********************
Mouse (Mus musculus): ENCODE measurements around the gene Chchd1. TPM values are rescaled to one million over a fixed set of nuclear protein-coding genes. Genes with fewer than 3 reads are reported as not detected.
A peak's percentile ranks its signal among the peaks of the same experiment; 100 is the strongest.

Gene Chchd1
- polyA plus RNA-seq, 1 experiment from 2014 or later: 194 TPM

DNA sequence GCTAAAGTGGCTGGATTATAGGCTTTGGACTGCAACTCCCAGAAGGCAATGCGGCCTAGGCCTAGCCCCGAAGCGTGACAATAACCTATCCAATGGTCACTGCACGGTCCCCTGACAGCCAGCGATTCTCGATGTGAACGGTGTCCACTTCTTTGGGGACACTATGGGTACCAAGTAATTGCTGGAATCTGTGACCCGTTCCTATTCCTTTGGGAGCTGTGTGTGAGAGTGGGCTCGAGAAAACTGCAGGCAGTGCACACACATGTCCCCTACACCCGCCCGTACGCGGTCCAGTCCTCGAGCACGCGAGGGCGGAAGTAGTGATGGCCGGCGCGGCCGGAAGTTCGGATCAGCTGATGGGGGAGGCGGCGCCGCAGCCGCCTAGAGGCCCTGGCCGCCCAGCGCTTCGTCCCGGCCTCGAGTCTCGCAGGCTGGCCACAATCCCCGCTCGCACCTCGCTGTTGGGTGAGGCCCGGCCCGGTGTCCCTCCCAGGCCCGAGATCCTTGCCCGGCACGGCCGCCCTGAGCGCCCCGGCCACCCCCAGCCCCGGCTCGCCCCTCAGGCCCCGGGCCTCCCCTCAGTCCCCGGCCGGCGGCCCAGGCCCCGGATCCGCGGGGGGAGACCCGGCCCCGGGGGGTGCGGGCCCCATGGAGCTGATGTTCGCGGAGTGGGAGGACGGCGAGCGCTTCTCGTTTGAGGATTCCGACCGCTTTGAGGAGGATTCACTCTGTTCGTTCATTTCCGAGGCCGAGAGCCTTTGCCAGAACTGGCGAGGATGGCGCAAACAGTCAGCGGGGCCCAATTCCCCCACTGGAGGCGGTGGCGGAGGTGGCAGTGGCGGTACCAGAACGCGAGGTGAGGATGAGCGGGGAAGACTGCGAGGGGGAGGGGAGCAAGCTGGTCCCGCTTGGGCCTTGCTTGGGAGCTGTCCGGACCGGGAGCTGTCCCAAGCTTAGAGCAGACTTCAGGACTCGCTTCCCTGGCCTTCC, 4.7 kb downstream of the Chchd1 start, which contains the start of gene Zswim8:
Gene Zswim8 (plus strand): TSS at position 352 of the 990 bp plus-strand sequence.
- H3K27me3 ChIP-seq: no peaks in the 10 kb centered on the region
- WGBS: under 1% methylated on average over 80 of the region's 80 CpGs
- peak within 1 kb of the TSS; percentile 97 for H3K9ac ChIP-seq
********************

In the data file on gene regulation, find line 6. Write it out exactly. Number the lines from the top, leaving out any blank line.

Gene Zswim8 (plus strand): TSS at position 352 of the 990 bp plus-strand sequence.